In a new white paper, Richard Cordray, the former Director of the Consumer Financial Protection Bureau (CFPB), outlined the steps he alleges the CFPB needs to be taking right now in the face of an economic crisis caused by COVID-19.
“[The Bureau] is relaxing various duties for financial companies and continuing to push the industry to comment on regulatory initiatives at a time when the focus needs to be placed on the grave economic hardship now confronting millions of Americans,” Cordray says in a whitepaper published on Medium. “The CFPB has the legal authority needed to take urgent steps to prevent many consumers from sliding off the financial cliff.”
First, Cordray encourages the CFPB to assemble a detailed picture of what is going on in the consumer marketplace. According to Cordray, the CFPB should use its consumer complaint response system to learn from consumers what exactly is happening and make the answers publicly available.
Cordray also notes that the CFPB should be doing what it can to help people avoid foreclosure and eviction. This means keeping Americans informed of the state and federal relief options available to them.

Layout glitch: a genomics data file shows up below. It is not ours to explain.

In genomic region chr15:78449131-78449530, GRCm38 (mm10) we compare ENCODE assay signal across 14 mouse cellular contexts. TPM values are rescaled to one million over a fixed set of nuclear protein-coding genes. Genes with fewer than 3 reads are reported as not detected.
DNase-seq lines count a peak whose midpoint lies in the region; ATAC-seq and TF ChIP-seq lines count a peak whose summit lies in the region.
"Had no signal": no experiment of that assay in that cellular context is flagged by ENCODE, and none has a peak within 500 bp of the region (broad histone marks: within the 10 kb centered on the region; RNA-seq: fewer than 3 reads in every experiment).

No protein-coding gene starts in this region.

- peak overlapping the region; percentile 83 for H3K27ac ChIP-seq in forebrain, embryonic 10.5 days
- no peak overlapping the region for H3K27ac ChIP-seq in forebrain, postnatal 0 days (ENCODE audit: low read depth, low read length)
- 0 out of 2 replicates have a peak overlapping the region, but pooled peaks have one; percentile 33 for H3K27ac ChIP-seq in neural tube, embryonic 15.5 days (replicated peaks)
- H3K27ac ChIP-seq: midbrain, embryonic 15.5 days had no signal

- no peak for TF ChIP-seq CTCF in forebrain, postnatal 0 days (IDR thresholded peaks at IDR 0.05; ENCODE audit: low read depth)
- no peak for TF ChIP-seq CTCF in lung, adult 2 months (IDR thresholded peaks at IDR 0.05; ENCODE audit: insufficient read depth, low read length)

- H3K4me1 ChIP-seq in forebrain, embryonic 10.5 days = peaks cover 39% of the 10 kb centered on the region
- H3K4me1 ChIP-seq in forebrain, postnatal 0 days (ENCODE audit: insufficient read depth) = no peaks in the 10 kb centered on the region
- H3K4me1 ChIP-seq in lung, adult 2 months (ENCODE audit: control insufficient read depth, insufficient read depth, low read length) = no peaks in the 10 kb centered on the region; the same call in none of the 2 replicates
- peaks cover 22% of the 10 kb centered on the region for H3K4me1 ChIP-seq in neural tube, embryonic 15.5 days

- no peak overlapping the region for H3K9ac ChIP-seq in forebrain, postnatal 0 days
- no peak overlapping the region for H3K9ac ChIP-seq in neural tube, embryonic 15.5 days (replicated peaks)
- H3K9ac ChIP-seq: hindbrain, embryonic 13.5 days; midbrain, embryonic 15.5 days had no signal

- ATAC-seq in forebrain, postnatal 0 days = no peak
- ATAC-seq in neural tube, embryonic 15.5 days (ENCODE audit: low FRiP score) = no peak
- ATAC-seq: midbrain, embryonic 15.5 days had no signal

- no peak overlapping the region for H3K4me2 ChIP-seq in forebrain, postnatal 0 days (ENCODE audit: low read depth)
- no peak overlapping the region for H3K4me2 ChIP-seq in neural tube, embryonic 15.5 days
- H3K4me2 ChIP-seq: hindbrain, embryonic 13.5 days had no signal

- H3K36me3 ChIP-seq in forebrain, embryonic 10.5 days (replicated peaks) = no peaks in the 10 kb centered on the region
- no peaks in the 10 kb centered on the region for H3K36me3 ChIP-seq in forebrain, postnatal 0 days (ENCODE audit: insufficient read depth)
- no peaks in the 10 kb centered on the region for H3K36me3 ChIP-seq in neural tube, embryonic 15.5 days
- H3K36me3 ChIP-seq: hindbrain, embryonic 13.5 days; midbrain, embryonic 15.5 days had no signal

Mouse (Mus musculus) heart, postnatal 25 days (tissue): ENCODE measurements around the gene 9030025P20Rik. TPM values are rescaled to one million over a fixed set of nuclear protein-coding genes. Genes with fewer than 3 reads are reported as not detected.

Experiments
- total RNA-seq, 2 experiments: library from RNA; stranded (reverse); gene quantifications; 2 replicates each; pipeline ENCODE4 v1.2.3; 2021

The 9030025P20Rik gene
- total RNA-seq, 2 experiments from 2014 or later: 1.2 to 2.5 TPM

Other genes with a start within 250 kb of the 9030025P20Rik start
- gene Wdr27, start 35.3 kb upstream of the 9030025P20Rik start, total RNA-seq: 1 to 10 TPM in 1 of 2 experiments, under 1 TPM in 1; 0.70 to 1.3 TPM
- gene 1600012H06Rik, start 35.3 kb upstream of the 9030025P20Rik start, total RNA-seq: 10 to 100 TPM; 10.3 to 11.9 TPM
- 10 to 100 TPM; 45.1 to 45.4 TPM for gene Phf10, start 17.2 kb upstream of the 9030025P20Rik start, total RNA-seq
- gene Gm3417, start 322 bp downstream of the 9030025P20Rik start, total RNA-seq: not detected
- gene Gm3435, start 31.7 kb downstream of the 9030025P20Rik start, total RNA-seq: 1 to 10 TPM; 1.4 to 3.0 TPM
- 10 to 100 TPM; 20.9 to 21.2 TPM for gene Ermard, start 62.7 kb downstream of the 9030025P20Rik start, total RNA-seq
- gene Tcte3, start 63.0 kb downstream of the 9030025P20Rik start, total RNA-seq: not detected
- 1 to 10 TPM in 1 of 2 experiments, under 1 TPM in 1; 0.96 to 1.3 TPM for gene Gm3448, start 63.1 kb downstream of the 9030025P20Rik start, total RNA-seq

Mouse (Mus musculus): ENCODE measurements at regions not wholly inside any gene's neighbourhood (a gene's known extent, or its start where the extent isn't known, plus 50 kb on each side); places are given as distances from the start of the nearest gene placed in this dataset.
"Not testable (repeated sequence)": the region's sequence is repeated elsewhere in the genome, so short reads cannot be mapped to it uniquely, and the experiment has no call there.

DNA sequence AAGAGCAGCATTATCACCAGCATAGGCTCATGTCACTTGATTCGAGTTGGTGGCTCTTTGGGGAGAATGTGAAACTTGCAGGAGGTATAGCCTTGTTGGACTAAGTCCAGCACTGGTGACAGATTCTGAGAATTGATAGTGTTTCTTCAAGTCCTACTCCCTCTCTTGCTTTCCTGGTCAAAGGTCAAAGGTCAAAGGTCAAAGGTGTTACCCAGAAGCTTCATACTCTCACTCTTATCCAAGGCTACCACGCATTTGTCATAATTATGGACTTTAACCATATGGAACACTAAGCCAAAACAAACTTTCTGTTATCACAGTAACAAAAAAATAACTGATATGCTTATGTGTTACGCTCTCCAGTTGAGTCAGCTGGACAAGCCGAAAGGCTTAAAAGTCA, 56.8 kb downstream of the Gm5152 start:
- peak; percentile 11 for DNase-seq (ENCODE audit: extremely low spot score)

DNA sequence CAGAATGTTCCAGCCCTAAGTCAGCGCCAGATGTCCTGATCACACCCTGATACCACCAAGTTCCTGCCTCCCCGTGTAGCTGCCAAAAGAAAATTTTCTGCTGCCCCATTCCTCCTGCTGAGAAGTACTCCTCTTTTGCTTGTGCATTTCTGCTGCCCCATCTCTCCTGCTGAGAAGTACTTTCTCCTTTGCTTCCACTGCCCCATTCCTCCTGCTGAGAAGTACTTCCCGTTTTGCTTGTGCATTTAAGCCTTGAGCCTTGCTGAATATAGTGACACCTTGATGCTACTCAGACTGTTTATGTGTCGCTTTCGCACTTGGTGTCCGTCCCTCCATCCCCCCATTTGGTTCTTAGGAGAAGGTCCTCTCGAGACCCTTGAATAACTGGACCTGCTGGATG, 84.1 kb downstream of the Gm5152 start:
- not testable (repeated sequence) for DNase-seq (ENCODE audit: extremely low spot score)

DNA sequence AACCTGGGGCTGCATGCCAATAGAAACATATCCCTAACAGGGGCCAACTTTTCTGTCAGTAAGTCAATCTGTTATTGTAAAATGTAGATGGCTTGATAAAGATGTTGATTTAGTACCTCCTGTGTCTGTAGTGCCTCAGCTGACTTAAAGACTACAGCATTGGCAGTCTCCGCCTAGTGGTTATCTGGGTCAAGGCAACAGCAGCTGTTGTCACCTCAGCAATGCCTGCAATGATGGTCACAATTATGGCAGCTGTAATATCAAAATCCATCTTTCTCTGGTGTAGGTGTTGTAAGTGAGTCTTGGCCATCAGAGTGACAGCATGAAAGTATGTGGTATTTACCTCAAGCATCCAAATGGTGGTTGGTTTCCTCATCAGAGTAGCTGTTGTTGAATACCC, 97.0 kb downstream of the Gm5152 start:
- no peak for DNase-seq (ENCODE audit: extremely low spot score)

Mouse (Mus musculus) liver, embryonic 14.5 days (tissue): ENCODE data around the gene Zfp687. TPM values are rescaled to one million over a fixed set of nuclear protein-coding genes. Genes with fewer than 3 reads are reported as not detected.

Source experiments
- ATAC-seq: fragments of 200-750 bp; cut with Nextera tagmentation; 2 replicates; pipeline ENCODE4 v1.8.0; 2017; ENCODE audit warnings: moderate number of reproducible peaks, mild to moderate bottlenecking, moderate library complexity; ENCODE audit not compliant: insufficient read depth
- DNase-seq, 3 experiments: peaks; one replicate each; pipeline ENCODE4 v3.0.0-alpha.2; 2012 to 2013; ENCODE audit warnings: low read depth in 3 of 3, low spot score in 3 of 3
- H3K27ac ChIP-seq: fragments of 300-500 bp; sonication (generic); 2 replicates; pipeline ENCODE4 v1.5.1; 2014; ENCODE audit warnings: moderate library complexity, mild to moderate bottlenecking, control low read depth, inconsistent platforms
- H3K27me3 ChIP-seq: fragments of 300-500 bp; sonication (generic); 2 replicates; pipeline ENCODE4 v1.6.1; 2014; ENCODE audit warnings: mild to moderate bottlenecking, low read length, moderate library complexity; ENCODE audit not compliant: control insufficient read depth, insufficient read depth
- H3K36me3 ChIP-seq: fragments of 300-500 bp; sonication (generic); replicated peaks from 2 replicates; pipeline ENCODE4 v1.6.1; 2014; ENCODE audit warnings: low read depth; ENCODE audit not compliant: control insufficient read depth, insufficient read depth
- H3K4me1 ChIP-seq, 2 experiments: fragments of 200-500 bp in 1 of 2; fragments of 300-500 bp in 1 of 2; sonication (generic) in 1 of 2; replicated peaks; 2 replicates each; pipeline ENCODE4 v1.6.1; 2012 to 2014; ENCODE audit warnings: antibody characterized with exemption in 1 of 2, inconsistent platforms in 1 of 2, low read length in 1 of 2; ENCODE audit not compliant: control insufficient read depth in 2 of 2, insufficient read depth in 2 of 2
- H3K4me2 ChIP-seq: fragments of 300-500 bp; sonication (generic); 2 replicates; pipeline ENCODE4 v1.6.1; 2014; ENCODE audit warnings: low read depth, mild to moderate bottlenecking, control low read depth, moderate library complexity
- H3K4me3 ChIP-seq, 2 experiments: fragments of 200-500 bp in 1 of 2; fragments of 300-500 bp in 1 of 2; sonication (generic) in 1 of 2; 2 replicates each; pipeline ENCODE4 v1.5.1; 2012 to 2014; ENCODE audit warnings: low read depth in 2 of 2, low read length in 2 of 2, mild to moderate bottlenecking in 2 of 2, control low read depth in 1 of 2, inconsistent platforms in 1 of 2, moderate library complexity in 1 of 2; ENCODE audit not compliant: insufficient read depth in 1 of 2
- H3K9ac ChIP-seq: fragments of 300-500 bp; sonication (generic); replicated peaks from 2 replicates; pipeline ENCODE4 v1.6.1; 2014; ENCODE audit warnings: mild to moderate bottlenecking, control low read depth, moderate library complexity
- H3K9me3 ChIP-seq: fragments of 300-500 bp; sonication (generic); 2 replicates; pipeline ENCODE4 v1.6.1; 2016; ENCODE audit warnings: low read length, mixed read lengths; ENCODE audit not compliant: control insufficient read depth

“In the CARES Act, Congress has provided a much simpler mechanism for many consumers to seek and obtain relief from foreclosure if they miss mortgage payments during the crisis,” Cordray said. “The CFPB must use its supervision authority to monitor the banks and financial companies, making sure they follow through in making such relief available to consumers.”
Additionally, the former Director states that the CFPB should be helping lenders and officials “fashion ways to reduce loan delinquencies and defaults,” specifying the need for simplicity.
“The CFPB should be in the lead in pressing the companies to help, such as by waiving overdraft fees, NSF fees, or late fees and by providing forbearance on loan payments,” Cordray said. “These initiatives must be simple and, if not automatic, must be easy to access; complexity was the Achilles heel of many such programs a decade ago.”
Editor's note: As of press time, the CFPB has not responded to a request for comment.